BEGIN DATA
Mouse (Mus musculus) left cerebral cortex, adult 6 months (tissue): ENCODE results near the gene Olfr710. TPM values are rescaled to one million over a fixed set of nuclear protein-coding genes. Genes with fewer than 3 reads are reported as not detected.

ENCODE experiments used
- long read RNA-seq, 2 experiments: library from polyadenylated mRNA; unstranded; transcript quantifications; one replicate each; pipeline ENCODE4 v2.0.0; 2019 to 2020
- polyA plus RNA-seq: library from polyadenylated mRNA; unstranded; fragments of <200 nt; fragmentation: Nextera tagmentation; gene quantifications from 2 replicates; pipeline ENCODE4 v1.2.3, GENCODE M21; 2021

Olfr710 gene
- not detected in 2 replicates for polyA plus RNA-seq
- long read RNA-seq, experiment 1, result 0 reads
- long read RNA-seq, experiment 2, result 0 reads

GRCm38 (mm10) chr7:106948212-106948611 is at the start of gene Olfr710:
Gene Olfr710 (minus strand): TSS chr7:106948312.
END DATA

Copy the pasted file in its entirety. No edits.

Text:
Mouse (Mus musculus) left cerebral cortex, adult 6 months (tissue): ENCODE results near the gene Olfr710. TPM values are rescaled to one million over a fixed set of nuclear protein-coding genes. Genes with fewer than 3 reads are reported as not detected.

ENCODE experiments used
- long read RNA-seq, 2 experiments: library from polyadenylated mRNA; unstranded; transcript quantifications; one replicate each; pipeline ENCODE4 v2.0.0; 2019 to 2020
- polyA plus RNA-seq: library from polyadenylated mRNA; unstranded; fragments of <200 nt; fragmentation: Nextera tagmentation; gene quantifications from 2 replicates; pipeline ENCODE4 v1.2.3, GENCODE M21; 2021

Olfr710 gene
- not detected in 2 replicates for polyA plus RNA-seq
- long read RNA-seq, experiment 1, result 0 reads
- long read RNA-seq, experiment 2, result 0 reads

GRCm38 (mm10) chr7:106948212-106948611 is at the start of gene Olfr710:
Gene Olfr710 (minus strand): TSS chr7:106948312.